Must he make so much noise? It’s really annoying.

Why must the children do so much homework?

What must you wear at work?

Who must we call for an appointment?

Have to

In the affirmative form, ‘have to’ has the same meaning as ‘must’ and is used to express obligations. However, ‘have to’ is much more flexible than ‘must’ because we can use it in the past, the present and the future. For this reason it is very commonly used in modern English. Its structure is the same as any normal verb:

Here are some examples of affirmative sentences:

I have to email the supplier before he sends the goods.

We have to do the shopping because the cupboards are empty.

She has to take two trains and a bus to get to work every day.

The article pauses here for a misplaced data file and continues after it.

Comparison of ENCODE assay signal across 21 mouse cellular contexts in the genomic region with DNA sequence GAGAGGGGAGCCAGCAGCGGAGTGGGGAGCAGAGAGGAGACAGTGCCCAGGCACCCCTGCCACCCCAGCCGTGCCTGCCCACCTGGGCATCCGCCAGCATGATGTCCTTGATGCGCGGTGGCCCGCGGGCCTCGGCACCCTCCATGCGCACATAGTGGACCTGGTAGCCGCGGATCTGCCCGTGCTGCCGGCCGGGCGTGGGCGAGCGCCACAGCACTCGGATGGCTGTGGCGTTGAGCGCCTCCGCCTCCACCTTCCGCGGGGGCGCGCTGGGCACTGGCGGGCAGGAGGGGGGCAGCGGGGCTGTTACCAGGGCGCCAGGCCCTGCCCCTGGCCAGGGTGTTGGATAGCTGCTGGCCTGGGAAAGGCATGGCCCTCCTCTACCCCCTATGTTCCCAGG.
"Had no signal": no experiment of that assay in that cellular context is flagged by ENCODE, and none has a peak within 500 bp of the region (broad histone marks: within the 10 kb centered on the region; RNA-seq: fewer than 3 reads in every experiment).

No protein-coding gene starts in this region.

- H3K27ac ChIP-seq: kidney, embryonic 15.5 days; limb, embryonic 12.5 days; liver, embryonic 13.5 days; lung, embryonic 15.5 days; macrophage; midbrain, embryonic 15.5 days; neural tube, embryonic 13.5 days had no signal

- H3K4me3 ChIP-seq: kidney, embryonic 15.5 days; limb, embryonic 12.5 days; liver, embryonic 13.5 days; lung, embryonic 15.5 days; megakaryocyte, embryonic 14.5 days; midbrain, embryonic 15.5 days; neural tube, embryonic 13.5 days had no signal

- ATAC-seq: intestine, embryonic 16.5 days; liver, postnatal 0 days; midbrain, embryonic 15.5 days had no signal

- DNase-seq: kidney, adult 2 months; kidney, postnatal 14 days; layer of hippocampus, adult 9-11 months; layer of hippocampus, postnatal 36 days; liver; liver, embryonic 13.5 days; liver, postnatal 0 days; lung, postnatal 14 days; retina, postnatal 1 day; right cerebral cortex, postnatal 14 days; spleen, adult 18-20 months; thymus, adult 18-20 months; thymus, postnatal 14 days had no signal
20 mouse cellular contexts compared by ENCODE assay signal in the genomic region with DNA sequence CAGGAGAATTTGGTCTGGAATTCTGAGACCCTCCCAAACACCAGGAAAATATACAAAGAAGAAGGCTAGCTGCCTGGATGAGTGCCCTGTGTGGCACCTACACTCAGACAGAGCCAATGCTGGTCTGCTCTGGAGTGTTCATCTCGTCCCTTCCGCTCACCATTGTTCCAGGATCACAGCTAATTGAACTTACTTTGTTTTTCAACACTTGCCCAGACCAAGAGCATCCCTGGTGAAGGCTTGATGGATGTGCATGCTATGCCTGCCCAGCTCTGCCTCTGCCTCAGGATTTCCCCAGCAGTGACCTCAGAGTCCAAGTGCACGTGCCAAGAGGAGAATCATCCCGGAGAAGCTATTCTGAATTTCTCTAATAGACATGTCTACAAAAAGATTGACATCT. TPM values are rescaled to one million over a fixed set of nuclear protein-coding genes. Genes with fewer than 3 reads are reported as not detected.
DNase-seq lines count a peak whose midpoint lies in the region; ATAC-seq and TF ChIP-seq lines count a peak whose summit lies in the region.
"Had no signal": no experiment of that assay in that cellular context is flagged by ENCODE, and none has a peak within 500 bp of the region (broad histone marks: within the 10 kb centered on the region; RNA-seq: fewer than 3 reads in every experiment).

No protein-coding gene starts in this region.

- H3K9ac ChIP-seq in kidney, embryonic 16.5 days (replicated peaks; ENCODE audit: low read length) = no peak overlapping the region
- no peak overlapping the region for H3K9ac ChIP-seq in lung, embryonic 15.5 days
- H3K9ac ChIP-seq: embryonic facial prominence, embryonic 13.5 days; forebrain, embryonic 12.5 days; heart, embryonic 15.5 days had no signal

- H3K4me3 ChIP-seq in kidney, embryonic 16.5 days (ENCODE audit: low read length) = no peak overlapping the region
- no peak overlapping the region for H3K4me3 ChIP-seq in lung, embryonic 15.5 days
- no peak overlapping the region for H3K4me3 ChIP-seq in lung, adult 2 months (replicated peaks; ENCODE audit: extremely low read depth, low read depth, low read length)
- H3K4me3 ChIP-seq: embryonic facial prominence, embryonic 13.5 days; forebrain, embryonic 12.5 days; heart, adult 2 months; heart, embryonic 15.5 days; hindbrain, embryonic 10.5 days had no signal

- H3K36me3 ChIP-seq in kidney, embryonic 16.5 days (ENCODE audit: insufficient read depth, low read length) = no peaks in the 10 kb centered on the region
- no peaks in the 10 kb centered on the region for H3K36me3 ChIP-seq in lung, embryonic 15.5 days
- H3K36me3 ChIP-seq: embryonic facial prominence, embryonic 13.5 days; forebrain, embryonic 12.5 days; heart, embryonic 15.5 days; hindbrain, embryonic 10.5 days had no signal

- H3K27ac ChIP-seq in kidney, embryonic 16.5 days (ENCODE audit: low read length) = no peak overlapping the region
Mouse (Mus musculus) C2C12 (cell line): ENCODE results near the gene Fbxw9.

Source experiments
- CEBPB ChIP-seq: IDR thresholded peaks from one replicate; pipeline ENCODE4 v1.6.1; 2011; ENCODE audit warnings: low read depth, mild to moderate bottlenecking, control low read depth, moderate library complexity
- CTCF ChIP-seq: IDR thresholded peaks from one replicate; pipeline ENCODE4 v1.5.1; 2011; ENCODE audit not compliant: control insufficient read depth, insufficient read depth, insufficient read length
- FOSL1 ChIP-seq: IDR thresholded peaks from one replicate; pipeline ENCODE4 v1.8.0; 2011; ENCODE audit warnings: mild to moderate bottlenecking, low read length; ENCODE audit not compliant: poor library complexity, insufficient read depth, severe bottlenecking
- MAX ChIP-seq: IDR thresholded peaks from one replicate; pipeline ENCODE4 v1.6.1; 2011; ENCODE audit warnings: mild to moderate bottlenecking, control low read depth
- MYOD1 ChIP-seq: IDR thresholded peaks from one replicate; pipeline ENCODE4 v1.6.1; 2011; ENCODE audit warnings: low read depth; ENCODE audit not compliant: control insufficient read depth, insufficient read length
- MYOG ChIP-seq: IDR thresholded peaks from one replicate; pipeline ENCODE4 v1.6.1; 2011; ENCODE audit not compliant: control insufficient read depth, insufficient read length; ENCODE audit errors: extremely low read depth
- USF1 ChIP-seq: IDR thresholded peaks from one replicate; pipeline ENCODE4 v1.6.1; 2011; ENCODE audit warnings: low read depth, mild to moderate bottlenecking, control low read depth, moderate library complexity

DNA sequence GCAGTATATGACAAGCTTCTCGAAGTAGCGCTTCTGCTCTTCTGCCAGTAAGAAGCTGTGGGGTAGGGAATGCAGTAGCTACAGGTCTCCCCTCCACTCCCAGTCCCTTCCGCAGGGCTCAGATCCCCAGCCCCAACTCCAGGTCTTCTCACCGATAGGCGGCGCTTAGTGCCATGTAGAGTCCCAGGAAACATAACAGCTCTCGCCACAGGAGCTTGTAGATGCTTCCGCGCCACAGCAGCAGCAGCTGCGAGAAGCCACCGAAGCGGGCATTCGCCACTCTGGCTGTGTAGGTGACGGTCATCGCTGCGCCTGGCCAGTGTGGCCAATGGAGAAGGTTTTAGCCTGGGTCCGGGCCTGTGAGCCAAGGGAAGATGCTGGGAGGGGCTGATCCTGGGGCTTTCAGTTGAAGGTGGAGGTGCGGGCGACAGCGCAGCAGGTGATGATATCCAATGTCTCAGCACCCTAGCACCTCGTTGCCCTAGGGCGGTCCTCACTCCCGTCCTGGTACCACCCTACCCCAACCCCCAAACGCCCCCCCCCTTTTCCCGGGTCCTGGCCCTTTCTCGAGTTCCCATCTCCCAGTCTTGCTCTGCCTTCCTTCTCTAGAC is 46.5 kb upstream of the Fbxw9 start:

You have to practice if you want to be fluent.

Motorcyclists have to wear a helmet.

If you’re a foreigner you have to fill in a landing card.

We use questions with ‘have to’ to ask if something is obligatory, and questions with ‘have to’ are much more common in modern English than questions with ‘must’. Here are some examples:

What time do you have to start work?

Do we have to take anything with us to the course?

Why do they have to do overtime? – Because their deadline is tomorrow.

Does he have to wear a suit to work?

Do I have to bring some form of ID?

What do we have to do now?

The negative form of ‘have to’ has a very different meaning from ‘mustn’t’. We use ‘don’t have to’ to mean something is not necessary and that there is no obligation. For example:

When you ride a bicycle you don’t have to wear a helmet, but it’s a good idea.

She doesn’t have to come to the meeting if she doesn’t want to.

We don’t have to wear uniforms to school in Italy.

I don’t have to work on Saturdays so I can do what I want.

They don’t have to read all the books the teacher recommended, just one of them.